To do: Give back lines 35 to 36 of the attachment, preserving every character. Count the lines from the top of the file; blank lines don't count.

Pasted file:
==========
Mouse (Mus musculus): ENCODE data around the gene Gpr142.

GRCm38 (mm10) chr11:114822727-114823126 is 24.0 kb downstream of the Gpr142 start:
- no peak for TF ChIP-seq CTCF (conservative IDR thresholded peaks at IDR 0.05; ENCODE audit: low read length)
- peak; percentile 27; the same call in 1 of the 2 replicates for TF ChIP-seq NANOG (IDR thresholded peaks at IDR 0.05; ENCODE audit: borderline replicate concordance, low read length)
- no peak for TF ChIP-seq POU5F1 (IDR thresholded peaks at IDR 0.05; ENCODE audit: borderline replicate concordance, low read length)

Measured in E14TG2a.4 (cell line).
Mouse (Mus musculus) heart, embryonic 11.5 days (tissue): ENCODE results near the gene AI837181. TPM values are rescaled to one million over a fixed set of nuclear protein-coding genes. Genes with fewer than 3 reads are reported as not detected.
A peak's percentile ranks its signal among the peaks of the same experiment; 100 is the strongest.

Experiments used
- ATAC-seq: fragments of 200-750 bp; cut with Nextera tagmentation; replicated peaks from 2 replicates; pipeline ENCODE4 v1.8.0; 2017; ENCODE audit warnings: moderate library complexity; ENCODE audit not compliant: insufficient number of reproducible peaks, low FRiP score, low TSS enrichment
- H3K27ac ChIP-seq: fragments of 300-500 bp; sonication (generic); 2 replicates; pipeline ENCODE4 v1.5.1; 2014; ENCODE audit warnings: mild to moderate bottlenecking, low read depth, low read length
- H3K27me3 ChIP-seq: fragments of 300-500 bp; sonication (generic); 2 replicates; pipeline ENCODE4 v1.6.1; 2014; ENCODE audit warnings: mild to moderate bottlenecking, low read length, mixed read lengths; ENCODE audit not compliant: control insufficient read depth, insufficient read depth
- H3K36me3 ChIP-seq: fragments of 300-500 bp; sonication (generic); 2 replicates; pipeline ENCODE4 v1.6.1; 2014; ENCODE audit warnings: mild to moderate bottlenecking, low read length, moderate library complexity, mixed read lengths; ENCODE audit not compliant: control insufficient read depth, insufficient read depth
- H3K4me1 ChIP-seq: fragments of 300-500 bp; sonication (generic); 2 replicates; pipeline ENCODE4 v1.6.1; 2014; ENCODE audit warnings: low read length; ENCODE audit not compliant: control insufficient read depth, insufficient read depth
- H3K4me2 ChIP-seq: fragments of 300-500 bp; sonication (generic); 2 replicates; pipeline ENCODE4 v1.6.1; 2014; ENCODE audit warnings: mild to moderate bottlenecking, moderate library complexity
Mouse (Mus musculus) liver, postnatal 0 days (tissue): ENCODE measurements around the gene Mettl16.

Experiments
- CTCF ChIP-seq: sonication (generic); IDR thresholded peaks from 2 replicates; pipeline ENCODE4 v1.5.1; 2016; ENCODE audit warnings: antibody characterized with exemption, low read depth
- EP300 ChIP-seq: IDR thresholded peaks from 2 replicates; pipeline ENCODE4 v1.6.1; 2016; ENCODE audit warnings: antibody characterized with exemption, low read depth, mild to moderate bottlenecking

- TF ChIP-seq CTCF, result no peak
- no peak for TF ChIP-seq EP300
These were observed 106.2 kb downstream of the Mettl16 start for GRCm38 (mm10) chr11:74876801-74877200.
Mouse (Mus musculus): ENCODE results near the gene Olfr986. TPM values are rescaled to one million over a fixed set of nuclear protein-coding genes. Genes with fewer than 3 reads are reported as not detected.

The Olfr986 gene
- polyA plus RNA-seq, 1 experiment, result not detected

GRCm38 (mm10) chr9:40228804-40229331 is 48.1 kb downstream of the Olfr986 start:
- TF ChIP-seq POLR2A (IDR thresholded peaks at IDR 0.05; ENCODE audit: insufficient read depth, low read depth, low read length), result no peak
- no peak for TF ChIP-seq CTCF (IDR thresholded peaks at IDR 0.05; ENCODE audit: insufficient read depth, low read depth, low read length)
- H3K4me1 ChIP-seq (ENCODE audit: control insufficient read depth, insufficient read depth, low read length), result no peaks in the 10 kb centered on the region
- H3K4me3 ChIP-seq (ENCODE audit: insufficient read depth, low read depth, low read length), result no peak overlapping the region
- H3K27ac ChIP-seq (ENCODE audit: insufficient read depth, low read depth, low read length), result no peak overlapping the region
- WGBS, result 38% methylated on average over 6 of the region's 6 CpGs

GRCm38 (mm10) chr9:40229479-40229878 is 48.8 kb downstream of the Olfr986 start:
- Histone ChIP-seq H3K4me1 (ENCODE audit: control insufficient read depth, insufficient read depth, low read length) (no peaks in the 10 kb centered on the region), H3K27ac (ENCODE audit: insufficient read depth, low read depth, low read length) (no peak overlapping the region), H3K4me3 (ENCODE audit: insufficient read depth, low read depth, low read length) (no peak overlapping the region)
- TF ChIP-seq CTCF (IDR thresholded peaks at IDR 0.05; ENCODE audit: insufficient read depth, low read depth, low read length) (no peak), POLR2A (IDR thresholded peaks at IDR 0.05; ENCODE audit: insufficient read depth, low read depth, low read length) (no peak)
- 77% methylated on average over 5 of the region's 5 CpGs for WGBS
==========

- TF ChIP-seq CTCF (IDR thresholded peaks at IDR 0.05; ENCODE audit: insufficient read depth, low read depth, low read length) (no peak), POLR2A (IDR thresholded peaks at IDR 0.05; ENCODE audit: insufficient read depth, low read depth, low read length) (no peak)
- 77% methylated on average over 5 of the region's 5 CpGs for WGBS